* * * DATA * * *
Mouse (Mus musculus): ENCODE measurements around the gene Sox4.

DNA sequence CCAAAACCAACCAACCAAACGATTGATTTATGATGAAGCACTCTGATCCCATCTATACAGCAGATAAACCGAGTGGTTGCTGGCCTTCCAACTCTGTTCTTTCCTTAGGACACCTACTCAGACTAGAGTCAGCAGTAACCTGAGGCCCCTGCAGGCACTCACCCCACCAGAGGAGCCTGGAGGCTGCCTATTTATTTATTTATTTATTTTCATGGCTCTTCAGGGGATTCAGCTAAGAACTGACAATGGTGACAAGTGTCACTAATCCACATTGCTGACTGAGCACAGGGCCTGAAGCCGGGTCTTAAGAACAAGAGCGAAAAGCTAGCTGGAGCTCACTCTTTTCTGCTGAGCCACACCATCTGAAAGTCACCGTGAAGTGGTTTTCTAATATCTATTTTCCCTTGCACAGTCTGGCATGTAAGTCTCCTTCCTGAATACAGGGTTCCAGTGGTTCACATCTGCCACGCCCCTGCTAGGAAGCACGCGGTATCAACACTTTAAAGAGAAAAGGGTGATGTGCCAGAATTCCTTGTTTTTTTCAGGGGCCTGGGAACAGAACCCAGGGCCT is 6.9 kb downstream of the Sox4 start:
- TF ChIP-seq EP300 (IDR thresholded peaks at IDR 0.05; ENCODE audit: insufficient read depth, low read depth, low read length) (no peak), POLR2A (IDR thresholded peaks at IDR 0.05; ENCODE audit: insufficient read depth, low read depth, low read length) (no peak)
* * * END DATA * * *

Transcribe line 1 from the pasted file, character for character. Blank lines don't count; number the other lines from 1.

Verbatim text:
Mouse (Mus musculus): ENCODE measurements around the gene Sox4.